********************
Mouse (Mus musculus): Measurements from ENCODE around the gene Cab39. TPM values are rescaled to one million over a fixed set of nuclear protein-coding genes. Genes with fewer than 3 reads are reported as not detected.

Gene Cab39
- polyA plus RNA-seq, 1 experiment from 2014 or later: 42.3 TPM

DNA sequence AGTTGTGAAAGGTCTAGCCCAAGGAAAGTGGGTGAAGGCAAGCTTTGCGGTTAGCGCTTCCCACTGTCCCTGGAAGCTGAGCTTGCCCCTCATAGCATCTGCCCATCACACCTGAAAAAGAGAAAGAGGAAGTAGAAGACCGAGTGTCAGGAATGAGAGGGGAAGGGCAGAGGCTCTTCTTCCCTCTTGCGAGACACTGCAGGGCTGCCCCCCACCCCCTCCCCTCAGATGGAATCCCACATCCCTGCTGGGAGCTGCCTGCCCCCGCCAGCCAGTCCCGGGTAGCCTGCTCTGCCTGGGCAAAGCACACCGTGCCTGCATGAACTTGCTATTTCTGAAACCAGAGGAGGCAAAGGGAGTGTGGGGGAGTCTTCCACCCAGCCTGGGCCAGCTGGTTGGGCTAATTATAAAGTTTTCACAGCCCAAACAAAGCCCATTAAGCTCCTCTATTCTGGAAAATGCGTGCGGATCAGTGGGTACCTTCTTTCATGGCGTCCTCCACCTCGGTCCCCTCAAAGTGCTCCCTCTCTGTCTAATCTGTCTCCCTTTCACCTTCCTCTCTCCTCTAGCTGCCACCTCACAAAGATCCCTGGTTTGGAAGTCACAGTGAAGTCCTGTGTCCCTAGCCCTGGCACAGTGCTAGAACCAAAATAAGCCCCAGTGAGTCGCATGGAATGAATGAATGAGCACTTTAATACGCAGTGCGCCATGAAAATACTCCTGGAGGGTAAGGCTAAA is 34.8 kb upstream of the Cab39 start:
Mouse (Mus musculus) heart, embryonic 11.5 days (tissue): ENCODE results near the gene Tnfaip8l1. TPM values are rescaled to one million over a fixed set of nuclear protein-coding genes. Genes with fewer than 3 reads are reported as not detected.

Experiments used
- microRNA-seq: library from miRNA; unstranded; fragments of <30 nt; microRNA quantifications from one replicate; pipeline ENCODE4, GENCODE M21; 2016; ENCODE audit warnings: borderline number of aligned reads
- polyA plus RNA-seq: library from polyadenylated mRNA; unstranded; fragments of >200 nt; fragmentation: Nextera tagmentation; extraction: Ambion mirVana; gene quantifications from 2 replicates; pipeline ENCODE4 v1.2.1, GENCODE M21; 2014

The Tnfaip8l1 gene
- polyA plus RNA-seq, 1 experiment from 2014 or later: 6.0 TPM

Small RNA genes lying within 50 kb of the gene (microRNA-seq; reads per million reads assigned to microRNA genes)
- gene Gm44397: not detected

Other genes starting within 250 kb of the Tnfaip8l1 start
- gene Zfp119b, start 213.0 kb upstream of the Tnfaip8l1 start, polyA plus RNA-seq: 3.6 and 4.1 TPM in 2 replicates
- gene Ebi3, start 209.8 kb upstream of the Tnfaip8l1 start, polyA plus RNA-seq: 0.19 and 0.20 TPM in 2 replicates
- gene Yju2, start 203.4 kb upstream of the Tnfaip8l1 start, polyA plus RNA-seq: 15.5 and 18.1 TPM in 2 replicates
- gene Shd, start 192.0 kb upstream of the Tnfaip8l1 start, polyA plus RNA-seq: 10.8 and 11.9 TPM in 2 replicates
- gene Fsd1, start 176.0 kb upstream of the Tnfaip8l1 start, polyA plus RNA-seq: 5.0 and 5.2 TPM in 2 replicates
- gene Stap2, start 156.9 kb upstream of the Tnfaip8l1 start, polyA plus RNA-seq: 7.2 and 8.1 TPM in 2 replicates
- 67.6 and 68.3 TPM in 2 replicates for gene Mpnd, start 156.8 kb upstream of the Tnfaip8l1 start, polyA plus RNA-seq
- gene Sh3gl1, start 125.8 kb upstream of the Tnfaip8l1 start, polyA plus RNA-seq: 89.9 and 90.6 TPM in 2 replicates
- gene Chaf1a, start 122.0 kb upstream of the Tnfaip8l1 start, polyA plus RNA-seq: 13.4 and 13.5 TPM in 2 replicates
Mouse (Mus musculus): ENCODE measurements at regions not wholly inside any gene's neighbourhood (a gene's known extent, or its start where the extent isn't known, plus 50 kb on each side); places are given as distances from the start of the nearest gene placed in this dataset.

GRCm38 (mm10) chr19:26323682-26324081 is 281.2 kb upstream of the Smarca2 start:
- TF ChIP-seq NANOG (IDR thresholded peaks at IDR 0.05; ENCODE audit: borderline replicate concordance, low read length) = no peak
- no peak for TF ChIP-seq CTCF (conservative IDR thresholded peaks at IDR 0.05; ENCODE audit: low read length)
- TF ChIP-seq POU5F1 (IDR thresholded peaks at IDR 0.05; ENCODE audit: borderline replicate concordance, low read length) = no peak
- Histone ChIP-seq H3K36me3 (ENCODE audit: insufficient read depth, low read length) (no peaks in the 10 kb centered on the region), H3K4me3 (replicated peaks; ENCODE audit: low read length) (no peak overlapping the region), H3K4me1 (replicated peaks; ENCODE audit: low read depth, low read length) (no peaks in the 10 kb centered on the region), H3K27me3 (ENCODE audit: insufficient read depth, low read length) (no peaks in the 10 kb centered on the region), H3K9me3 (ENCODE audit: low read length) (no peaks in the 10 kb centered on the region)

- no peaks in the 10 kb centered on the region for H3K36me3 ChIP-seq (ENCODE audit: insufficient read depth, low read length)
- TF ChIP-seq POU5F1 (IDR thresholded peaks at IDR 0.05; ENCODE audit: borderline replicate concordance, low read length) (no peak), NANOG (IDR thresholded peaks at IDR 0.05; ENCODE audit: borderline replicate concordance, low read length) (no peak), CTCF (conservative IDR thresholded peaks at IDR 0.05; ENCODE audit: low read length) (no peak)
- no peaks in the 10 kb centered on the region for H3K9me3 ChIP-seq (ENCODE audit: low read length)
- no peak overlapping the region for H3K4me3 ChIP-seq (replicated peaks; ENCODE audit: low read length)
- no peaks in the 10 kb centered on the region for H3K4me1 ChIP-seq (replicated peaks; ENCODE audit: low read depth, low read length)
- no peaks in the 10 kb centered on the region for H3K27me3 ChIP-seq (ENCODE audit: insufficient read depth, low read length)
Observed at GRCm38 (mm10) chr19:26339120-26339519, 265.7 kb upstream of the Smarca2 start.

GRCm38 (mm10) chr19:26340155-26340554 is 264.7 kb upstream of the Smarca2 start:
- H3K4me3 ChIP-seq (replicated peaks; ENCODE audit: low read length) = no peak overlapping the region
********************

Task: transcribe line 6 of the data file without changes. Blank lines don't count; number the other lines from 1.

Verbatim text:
Experiments used